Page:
He rose to power following the machinations of astute political operator Ichiro Ozawa, who controlled the strings of power with bare knuckles and panache. Ozawa and Hatoyama were a power couple, one macho and street savvy, while the other had a blue blood pedigree. This was a marriage of opposites that worked until the Prime Minister decided to alter the accepted perception that Japan's foreign policy is determined by insiders behind closed doors. An uncovered campaign finance scandal led Hatoyama to resign quickly.

Asian politics are dominated by personal relationships because culturally these are closed realms populated by dynastic families that span centuries and the few outsiders allowed in their kingdom. Under the exotic robes of modernity, high technology and wealth lie ancient civilizations reemerging dominant in a new millennium almost intact. These are not immigrant families who rose to power through continuous territorial conflicts but indigenous royalty still exerting total control of their ancestral lands.

During my most recent visit to Tokyo in 2009 I had the opportunity to revisit friends inside the Diet, share tea, converse, exchange ideas about current events impacting Japan, the United States and the world. It was my second visit since 2007 and much had happened there since. My unofficial visit was in the midst of the Toyota recall crisis when one of the nation's top signature industries was taking a daily beating in American media that resonated around the world.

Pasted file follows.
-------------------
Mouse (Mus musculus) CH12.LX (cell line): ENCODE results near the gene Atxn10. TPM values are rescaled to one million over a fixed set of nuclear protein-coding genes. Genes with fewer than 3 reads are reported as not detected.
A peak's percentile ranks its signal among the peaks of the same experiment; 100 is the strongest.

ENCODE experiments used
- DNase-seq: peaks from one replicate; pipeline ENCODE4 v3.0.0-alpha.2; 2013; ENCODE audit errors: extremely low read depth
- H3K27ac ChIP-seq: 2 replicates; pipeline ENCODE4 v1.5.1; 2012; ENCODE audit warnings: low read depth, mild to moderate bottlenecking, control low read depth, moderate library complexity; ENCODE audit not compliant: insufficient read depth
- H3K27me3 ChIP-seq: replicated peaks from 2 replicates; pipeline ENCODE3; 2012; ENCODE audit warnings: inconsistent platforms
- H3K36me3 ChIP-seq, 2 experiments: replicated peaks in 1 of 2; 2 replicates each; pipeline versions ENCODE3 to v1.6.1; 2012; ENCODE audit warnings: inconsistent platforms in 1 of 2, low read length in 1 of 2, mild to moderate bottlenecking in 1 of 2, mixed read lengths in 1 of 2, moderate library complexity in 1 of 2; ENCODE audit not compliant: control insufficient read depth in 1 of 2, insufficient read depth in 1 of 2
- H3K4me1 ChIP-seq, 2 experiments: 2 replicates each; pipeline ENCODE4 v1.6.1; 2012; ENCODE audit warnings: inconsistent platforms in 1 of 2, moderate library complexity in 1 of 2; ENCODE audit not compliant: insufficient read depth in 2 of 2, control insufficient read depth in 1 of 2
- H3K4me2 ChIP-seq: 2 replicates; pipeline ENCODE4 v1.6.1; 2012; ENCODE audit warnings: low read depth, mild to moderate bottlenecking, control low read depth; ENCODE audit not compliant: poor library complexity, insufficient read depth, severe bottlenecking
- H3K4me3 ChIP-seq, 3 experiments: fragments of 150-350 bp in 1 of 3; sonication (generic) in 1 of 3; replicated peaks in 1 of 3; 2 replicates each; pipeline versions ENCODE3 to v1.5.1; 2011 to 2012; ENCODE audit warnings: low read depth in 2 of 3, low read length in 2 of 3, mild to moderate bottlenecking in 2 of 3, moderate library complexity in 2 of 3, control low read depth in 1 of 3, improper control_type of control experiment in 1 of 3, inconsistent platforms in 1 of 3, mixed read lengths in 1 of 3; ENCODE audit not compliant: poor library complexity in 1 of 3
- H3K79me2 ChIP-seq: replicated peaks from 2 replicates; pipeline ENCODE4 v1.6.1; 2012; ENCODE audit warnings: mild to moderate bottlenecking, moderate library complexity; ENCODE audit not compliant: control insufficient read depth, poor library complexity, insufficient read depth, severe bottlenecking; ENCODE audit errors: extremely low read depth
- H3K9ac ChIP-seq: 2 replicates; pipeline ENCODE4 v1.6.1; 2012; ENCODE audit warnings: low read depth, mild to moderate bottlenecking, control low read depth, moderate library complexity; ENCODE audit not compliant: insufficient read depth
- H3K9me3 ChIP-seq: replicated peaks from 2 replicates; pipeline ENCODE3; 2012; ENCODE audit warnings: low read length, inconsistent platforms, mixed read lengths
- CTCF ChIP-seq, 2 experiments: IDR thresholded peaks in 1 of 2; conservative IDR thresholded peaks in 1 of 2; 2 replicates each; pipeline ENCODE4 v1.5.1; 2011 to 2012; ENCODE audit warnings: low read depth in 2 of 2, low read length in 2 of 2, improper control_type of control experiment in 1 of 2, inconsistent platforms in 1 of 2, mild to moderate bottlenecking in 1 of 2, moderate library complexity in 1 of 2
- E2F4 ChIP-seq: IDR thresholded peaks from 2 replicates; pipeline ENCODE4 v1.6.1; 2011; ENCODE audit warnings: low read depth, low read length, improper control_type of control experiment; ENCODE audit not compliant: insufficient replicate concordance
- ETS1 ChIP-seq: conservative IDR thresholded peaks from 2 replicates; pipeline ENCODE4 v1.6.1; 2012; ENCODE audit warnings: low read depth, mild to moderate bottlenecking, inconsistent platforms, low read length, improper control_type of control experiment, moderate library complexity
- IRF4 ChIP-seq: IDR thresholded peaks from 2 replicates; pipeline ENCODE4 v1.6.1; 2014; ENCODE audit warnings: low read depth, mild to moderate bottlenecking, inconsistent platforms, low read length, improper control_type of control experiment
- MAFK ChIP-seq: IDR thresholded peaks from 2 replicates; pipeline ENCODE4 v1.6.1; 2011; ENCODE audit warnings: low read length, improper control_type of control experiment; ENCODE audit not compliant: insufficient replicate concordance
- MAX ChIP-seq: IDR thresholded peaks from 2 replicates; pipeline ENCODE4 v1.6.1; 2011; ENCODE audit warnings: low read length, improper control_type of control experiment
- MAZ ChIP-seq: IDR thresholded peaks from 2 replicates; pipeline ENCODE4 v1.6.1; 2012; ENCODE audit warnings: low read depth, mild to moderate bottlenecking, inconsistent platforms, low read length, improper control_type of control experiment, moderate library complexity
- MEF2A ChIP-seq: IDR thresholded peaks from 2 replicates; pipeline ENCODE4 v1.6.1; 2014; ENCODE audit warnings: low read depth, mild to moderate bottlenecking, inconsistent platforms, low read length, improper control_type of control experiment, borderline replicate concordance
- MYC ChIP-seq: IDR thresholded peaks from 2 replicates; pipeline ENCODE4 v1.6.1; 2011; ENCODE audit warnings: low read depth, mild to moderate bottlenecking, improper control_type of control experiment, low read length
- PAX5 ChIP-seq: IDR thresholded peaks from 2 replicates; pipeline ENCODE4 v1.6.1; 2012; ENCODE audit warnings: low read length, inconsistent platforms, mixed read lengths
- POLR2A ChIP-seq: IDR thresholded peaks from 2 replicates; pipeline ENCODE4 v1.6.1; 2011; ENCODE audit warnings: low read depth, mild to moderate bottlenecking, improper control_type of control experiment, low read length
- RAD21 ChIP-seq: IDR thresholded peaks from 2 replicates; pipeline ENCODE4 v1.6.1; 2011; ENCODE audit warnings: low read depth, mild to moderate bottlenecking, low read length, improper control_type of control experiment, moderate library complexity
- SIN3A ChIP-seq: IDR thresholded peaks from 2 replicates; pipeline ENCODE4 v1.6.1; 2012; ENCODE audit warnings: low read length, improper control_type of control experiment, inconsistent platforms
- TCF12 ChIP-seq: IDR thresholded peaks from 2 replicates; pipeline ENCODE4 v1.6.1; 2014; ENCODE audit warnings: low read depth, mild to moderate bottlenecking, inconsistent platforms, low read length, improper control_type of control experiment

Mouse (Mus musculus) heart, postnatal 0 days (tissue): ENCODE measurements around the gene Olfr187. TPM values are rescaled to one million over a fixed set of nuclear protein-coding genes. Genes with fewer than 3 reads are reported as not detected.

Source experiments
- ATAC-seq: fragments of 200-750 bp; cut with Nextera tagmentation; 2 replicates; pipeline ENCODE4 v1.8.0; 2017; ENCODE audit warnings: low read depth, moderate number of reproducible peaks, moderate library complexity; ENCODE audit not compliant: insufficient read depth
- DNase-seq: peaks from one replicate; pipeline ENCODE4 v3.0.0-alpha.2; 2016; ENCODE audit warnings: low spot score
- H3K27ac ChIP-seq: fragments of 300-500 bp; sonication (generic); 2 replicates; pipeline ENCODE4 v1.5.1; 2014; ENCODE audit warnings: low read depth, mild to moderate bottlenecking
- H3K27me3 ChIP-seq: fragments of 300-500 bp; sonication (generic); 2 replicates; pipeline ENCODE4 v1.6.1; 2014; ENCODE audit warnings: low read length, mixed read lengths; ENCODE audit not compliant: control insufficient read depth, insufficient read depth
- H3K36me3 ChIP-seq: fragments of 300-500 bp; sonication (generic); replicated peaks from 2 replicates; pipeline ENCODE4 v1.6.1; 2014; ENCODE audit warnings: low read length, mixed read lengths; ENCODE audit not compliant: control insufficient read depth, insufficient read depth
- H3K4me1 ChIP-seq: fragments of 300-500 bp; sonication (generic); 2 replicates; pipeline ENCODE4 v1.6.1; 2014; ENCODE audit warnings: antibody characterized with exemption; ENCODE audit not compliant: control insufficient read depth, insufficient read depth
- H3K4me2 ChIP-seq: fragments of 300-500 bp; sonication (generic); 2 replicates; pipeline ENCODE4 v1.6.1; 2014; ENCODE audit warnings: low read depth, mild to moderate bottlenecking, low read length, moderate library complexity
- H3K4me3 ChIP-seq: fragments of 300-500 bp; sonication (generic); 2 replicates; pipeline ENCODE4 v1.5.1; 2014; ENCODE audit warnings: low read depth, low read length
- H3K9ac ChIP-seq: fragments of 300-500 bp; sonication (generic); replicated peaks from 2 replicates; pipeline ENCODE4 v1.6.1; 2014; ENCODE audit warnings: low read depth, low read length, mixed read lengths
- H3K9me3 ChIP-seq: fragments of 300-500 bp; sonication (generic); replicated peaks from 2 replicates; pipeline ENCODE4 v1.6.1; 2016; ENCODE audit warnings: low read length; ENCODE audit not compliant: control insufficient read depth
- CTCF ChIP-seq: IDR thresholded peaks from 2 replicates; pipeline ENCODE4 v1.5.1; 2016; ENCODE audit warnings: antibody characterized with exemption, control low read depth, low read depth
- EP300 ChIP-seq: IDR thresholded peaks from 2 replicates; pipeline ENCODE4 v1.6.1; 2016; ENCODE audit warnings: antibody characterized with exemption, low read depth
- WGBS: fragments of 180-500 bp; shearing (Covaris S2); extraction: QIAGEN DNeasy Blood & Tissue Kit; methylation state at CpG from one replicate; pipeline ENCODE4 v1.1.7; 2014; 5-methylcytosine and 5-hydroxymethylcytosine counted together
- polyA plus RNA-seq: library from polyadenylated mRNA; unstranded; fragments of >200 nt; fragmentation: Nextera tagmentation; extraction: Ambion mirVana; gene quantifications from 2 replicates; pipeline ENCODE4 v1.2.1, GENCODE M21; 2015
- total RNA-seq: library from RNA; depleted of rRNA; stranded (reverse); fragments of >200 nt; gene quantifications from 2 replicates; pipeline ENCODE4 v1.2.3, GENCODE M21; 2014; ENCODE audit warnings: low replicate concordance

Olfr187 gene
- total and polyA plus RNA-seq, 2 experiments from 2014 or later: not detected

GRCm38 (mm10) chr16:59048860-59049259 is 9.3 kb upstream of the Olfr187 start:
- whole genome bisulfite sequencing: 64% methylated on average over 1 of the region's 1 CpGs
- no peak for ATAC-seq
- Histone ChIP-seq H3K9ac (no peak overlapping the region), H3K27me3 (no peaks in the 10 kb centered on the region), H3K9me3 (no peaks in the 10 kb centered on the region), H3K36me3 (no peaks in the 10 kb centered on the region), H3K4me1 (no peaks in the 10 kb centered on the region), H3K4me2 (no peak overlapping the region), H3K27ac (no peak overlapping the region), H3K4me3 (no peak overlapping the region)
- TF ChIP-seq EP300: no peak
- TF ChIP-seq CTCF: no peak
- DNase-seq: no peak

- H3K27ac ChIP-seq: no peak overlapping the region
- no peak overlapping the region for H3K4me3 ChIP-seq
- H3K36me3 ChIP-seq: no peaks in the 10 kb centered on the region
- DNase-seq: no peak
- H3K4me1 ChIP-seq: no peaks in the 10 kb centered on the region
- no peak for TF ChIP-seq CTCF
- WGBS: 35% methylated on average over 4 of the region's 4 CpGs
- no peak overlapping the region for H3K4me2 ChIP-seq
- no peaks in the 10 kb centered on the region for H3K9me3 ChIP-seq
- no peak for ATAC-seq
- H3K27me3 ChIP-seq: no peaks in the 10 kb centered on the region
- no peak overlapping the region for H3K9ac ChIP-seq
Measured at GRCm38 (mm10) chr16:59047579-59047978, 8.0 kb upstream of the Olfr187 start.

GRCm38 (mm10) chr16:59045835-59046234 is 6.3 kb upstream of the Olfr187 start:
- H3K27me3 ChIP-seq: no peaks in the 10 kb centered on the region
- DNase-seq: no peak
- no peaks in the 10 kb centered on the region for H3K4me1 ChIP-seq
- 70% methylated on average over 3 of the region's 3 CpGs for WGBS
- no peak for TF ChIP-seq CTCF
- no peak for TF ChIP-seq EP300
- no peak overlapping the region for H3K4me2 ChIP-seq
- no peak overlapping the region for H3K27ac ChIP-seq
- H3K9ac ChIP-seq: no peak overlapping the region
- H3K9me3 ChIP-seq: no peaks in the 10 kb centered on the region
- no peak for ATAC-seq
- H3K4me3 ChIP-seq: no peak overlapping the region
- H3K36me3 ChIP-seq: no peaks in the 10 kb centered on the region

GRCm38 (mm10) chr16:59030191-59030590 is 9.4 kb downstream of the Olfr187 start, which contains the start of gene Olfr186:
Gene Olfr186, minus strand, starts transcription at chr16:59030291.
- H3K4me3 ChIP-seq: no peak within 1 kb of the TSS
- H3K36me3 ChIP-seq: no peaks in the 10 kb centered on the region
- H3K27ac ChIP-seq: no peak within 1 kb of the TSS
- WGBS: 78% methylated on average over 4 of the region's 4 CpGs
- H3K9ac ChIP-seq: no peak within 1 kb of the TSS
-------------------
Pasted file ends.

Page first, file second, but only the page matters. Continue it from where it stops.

It was an unexpected event for a corporation not used to confrontation and a nation debating the closure of Marine Corps Air Station Futenma in Okinawa. Some critics in the United States and Japan saw in the timing of both controversies more than a simple coincidence. A country dependent on exports cannot be perceived as not supportive of its main client and survive economically. There was a rational concern that politics tinted the Toyota recall debate inside and outside government.

In 1940, America imposed on Japan an embargo of steel, iron, aviation fuel and oil a year later in response to the Japanese invasions of China, the Soviet Union and Mongolia. The embargo crippled Japan's economy, triggered the cowardly Pearl Harbor attack and its lethal nuclear response in Hiroshima and Nagasaki. Disguising war under an economic mantle is a common political recourse, whether it is Havana or Tehran. Economic embargoes are undeclared wars.

"But why did Japan, with a 10th of our industrial power, launch a sneak attack on the U.S. fleet at Pearl Harbor, an act of state terror that must ignite a war to death it could not win? Were they insane? No, the Japanese were desperate," writes former Republican presidential candidate, Patrick Buchanan, in his article "Why did Japan Attack US?" "To understand why Japan lashed out, we must go back to World War I. Japan had been our ally. But when she tried to collect the booty at Versailles, she ran into and obdurate (president) Woodrow Wilson."

Which is why Japan's current foreign policy conflicts with China over Diaoyu Islands (Japanese call it Senkaku Islands) and with Russia over Kunashiri Islands is raising warning signs in the region, among allies and its own national opposition that all want to see a return of stability, economic growth and political competence to the island-nation. Although not traumatized by the trauma of nuclear, war a scarred, wiser Japan knows and deserves better.

This article is a People's Daily Online exclusive.

The article represents the author's views only. It does not represent opinions of People's Daily or People's Daily Online.